Monday, February 13, 2012


Gary Friedrich created the modern-day Ghost Rider.  The character
made his debut in Marvel Spotlight #5 [August 1972].  Ghost Rider
has starred in hundreds of comic books and two big-screen movies.
There are countless toys and other merchandising items based on the
character.  Friedrich was paid $25 per page or less for writing 11
Ghost Rider stories.  After that, he was gone from the series due
to demons of a far more personal sort.

Several years back, Friedrich sued Marvel Comics and other related
companies seeking to regain his creation or, at the very least, be
fairly compensated for the millions Marvel and those companies have
made from his creation. 

The first Ghost Rider movie cost $110 million to make.  It took in
$228.7 million worldwide.  While movie theater owners got half of
that, the figure does not include DVD sales, television showings,
movie rentals, toys, etc.  Friedrich did not receive a dime of that
money.  At best, he’s received royalties when Marvel reprinted his
original Ghost Rider stories.

In recent years, Friedrich attended comics conventions rightfully
promoting himself as the creator of Ghost Rider.  It’s a claim that
some dispute, but the evidence as I read it says he was, at least,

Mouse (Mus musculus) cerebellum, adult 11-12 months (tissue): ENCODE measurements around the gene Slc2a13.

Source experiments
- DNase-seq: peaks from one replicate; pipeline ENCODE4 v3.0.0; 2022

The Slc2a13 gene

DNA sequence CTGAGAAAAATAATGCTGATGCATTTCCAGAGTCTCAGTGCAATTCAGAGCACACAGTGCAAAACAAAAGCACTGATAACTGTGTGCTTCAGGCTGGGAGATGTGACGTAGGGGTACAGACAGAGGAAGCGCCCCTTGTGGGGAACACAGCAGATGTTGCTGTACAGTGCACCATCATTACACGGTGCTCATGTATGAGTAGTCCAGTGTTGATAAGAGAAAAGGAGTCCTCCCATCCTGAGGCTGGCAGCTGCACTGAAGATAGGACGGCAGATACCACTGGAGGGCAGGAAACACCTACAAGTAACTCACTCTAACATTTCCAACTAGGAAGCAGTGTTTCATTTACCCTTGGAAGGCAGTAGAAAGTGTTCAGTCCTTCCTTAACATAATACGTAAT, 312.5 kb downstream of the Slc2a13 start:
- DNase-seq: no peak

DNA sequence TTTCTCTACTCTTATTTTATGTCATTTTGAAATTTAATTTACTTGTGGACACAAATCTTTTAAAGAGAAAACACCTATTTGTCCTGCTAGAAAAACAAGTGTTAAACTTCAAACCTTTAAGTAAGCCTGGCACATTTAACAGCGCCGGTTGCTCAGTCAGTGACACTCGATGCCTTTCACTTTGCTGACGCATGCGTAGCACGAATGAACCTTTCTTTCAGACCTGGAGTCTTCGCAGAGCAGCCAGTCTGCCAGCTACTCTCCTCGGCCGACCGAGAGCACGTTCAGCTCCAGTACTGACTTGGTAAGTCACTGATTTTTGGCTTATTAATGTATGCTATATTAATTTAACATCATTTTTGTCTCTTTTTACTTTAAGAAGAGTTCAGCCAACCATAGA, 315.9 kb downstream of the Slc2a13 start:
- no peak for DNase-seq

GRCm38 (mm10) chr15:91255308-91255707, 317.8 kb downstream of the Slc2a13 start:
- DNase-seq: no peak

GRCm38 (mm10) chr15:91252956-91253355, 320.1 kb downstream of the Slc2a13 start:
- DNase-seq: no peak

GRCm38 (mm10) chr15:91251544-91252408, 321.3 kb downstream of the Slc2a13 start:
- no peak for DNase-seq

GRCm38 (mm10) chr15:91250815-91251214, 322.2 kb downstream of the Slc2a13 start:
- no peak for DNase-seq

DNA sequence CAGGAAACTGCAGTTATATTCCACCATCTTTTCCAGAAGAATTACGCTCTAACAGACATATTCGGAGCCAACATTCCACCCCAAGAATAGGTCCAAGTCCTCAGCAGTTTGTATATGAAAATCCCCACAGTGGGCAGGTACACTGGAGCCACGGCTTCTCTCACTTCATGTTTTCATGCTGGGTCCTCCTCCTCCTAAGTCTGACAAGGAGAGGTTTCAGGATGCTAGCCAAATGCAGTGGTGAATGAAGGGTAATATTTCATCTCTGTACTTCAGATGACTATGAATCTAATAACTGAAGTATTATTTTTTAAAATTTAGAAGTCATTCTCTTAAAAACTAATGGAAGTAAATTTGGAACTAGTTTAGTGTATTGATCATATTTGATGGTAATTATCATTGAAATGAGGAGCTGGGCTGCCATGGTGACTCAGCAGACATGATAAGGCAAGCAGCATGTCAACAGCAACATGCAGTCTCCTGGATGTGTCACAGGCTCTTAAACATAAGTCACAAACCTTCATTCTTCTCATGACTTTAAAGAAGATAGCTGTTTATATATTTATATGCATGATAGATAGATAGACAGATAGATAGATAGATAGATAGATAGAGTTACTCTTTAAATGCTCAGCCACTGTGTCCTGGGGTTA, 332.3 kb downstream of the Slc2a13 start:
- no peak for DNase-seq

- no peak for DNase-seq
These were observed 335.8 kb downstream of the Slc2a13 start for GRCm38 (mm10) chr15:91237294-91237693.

the primary creative force behind the character.  In a far better
world and comics industry in which we live, Marvel would have long
ago acknowledged this, compensated Friedrich financially, and made
sure his name was on the Ghost Rider movies.

Friedrich has lost his court case against Marvel, though he is free
to appeal the decision.  Unfortunately, he has also lost Marvel’s
counterclaim against him.  The court has ordered Friedrich to pay
$17,000 to Marvel for his sales of Ghost Rider materials at those
conventions.  Adding insult to financial injury, the court likewise
ordered that Friedrich not promote himself as the creator of Ghost
Rider for financial gain.

“Blog not in anger” is the intent of what I write today and it is
as hard a thing as you can imagine.  No doubt that anger will come
later.  I blog today to ask you to help Friedrich, a good man who
I consider a good friend.

Gary and his wife are broke.  He is unemployed and in poor health.